The numbers are beyond ugly for Devan Dubnyk. A goals-against average of 5.43. A save percentage of .829.
Even in the ’80s, those stats would be cause for concern. In the present, they’re cause for concern and at least one major trade rumor.
Yet despite the above, Dubnyk will be back in goal for the Oilers tonight on Long Island.
“He hasn’t played as well as we’d hoped,” Edmonton head coach Dallas Eakins said today. “I talked to him this morning and he’s ready to go out and battle.”
The decision to go with Dubnyk against the Islanders comes after backup Jason LaBarbera started the last two games and surrendered seven goals on 48 shots (.854 SV%), losing 4-2 to Washington and 3-2 to Pittsburgh.
Combined, Dubnyk and LaBarbera have registered a team save percentage of .838, by far the lowest in the NHL, and by far the biggest reason the Oilers are 1-5-1 after seven games.
“It’s not like I forgot how to play goal,” said Dubnyk. “It’ll be a couple of small adjustments that will make the difference.”
In slightly less interesting Los Angeles Kings news than the latest in the Mike Richards fiasco, the team handed Peter Budaj a one-year, two-way deal on Friday.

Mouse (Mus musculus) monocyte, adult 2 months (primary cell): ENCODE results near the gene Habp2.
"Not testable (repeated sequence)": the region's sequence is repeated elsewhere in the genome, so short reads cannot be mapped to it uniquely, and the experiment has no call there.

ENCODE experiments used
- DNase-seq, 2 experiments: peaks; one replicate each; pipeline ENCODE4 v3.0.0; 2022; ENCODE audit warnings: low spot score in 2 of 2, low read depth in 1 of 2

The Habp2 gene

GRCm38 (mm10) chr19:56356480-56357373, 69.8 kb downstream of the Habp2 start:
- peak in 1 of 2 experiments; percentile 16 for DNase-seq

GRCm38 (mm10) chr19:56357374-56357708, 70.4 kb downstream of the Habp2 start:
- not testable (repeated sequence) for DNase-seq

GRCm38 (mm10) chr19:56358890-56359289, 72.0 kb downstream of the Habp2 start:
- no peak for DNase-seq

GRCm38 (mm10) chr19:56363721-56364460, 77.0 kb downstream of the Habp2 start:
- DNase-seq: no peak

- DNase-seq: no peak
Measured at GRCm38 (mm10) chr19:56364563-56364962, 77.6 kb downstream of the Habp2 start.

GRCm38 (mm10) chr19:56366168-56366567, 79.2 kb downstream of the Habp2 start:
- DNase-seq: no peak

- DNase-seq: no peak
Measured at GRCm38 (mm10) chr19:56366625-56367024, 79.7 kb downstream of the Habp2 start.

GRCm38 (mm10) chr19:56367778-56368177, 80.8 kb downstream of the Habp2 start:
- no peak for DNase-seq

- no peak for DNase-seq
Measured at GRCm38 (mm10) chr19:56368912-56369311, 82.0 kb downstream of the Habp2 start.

The veteran goalie’s contract pays $575K on the NHL level and $100K in the AHL (though it’s $150K guaranteed), according to Hockey’s Cap.
At the moment, it sounds like Budaj will be third on the Kings’ goalie depth chart. That says as much about how things have been going lately for Los Angeles than Budaj’s work on a PTO.
As noted above, one of the more significant moves in Budaj’s favor came when the New York Islanders claimed Jean-Francois Berube off of waivers this week.
The Kings actually waived Budaj before signing him, so this has to be a relief to a goalie with a fairly robust resume as a backup.
All apologies to Budaj, but it’s probably true that the Kings would prefer not to see him at the NHL level very often in 2015-16.
The Los Angeles Kings announced today that they have “reached an agreement with Mike Richards to resolve the grievance filed in relation to the termination of his NHL Standard Players Contract. The terms are agreeable to all parties.”
The club said that it will not be commenting further “on the terms” of the settlement.
The NHLPA released a similar statement.
It was reported earlier in the week that a settlement was close to being reached; however, it wasn’t clear what salary-cap penalties the Kings would incur.
We’re starting to find out some details now:
How the final numbers differ from what the Kings would have incurred if they’d bought Richards out will be interesting to see. And if there are differences, how will they be justified?